Clearing the TPM can result in data loss. For more information, see the next section, "Precautions to take before clearing the TPM."
Precautions to take before clearing the TPM
Clearing the TPM can result in data loss. To protect against such loss, review the following precautions:
- Clearing the TPM causes you to lose all created keys associated with the TPM, and data protected by those keys, such as a virtual smart card or a sign-in PIN. Make sure that you have a backup and recovery method for any data that is protected or encrypted by the TPM
- Don't clear the TPM on a device you don't own, such as a work or school PC, without being instructed to do so by your IT administrator
- If you want to temporarily suspend TPM operations on Windows 11, you can turn off the TPM. For more information, see Turn off the TPM
- Always use functionality in the operating system (such as TPM.msc) to the clear the TPM. Don't clear the TPM directly from UEFI
- Because your TPM security hardware is a physical part of your computer, before clearing the TPM, you might want to read the manuals or instructions that came with your computer, or search the manufacturer's website
Membership in the local Administrators group, or equivalent, is the minimum required to complete this procedure.
To clear the TPM
- Open the Windows Defender Security Center app.
- Select Device security.
- Select Security processor details.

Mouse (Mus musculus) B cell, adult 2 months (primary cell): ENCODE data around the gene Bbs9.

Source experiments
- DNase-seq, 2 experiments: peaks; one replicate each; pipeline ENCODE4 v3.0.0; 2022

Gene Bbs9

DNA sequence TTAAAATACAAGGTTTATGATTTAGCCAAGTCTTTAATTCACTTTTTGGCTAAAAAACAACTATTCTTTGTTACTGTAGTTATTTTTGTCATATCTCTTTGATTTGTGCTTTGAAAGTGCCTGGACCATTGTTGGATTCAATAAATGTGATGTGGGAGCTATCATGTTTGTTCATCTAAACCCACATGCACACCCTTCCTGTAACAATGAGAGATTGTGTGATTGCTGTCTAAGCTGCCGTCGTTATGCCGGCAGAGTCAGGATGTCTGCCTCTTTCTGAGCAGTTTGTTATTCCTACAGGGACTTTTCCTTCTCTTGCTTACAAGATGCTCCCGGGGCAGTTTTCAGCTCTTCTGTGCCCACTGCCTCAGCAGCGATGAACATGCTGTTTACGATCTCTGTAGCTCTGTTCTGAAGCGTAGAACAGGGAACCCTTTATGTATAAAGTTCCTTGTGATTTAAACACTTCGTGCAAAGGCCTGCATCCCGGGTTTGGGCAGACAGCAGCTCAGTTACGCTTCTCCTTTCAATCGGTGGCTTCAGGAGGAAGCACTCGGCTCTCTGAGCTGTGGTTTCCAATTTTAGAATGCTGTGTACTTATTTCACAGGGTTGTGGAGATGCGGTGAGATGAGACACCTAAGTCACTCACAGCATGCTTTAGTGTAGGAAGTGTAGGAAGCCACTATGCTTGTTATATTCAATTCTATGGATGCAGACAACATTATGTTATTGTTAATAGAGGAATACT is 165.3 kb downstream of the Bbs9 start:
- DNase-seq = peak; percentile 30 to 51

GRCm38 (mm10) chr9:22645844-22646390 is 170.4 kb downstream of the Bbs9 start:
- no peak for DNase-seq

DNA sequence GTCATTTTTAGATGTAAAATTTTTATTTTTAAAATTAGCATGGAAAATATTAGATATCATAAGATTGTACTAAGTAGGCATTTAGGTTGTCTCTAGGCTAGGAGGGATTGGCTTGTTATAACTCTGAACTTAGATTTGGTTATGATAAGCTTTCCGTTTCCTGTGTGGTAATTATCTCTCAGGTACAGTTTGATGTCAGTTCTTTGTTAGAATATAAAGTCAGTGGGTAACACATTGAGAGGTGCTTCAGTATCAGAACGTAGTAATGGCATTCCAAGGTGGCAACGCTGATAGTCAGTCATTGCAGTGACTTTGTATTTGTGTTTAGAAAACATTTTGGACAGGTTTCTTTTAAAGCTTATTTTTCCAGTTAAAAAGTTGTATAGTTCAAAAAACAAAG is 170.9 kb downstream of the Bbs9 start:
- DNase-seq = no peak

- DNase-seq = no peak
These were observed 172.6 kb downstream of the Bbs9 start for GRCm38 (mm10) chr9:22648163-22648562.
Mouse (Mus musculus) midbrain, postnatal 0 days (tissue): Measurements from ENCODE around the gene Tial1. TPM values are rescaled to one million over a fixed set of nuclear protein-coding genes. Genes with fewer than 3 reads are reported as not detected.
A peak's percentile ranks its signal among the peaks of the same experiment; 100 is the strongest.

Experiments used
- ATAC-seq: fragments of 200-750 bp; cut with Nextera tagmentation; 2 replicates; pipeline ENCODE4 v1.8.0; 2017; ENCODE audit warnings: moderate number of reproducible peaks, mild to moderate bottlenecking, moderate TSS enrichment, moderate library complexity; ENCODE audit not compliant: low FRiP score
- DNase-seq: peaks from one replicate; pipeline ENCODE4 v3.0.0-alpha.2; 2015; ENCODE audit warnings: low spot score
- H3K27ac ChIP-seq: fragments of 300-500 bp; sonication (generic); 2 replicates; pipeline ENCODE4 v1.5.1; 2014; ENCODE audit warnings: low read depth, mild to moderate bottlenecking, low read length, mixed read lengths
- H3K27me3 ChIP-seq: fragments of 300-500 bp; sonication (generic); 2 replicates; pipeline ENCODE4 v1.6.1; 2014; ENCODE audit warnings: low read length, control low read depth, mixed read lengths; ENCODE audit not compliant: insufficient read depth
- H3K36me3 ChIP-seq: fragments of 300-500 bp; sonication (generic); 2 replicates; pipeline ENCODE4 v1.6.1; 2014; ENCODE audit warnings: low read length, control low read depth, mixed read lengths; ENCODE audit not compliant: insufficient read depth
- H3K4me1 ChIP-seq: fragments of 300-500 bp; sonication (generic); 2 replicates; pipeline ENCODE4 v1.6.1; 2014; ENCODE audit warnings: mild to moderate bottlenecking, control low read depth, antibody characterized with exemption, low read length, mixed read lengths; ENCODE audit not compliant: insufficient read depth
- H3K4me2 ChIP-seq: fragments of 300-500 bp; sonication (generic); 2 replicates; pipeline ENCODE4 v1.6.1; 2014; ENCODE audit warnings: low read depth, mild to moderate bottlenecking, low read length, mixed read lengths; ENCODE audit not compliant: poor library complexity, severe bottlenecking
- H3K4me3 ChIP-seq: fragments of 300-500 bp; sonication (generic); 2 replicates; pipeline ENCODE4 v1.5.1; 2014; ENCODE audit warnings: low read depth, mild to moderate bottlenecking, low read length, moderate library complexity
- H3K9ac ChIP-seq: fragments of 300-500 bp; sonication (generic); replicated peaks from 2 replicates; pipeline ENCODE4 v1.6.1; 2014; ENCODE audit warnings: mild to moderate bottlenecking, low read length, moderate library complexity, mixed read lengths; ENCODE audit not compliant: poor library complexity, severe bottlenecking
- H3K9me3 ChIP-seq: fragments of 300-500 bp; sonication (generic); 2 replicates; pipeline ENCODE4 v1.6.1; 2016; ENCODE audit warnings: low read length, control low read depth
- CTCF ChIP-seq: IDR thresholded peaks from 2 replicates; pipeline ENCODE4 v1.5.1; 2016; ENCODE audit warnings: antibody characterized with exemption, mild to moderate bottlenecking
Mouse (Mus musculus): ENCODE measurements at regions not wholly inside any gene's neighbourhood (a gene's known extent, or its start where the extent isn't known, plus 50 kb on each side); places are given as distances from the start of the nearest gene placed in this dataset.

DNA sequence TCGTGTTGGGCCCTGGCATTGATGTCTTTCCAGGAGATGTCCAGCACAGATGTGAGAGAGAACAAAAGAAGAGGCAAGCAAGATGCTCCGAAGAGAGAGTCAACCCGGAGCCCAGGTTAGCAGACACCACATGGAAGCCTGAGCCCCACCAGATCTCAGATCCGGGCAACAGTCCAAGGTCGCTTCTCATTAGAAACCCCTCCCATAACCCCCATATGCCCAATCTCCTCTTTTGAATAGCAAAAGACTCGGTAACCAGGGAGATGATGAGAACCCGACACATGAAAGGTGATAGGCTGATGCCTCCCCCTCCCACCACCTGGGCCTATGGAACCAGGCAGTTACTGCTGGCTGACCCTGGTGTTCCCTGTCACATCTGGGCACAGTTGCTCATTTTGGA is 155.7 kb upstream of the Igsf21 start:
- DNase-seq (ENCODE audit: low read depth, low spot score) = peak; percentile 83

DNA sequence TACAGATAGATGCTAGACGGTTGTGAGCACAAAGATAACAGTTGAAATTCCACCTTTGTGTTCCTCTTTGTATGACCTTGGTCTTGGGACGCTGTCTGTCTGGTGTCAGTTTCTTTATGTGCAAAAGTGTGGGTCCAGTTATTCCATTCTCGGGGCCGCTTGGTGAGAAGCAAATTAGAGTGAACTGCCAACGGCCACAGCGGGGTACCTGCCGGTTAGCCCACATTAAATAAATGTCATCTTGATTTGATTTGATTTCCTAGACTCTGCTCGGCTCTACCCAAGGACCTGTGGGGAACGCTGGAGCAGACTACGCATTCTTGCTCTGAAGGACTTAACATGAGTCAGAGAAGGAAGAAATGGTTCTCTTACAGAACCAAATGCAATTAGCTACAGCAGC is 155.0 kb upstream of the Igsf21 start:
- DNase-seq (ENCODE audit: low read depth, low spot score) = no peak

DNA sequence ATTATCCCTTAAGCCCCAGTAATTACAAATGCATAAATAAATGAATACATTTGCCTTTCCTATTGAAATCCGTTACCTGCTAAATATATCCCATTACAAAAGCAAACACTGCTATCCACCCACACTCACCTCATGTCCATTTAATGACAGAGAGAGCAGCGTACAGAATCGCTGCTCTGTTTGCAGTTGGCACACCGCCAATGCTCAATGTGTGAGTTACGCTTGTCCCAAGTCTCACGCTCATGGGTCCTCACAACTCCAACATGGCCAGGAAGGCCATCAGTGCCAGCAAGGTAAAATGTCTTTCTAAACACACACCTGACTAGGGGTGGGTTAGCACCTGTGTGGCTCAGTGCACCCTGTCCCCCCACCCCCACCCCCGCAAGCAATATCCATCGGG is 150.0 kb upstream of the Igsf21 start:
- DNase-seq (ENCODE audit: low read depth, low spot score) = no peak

- Select Security processor troubleshooting.
- Select Clear TPM.
- You'll be prompted to restart the computer. During the restart, you might be prompted by the UEFI to press a button to confirm that you wish to clear the TPM.
- After the device restarts, your TPM will be automatically prepared for use by Windows.
Turn on or turn off the TPM
Normally, the TPM is turned on as part of the TPM initialization process. You don't normally need to turn the TPM on or off. However, if necessary you can do so by using the TPM MMC.
Turn on the TPM
If you want to use the TPM after you've turned it off, you can use the following procedure to turn on the TPM.
- Open the TPM MMC (tpm.msc).
- In the Action pane, select Turn TPM On to display the Turn on the TPM Security Hardware page. Read the instructions on this page.
- Select Shutdown (or Restart), and then follow the UEFI screen prompts.
After the device restarts, but before you sign in to Windows, you'll be prompted to accept the reconfiguration of the TPM. The acceptance ensures that the user has physical access to the computer and that malicious software isn't attempting to make changes to the TPM.
Turn off the TPM
If you want to stop using the services that are provided by the TPM, you can use the TPM MMC to turn off the TPM.
- Open the TPM MMC (
- In the Action pane, select Turn TPM Off to display the Turn off the TPM security hardware page.
- In the Turn off the TPM security hardware dialog box, select a method to enter your owner password and turning off the TPM:
- If you saved your TPM owner password on a removable storage device, insert it, and then select I have the owner password file. In the Select backup file with the TPM owner password dialog box, select Browse to locate the .tpm file that is saved on your removable storage device, select Open, and then select Turn TPM Off.
- If you don't have the removable storage device with your saved TPM owner password, select I want to enter the password. In the Type your TPM owner password dialog box, type your password (including hyphens), and then select Turn TPM Off.
- If you didn't save your TPM owner password or no longer know it, select I do not have the TPM owner password, and follow the instructions that are provided in the dialog box and subsequent UEFI screens to turn off the TPM without entering the password.
Use the TPM cmdlets
You can manage the TPM using Windows PowerShell. For details, see TPM Cmdlets in Windows PowerShell.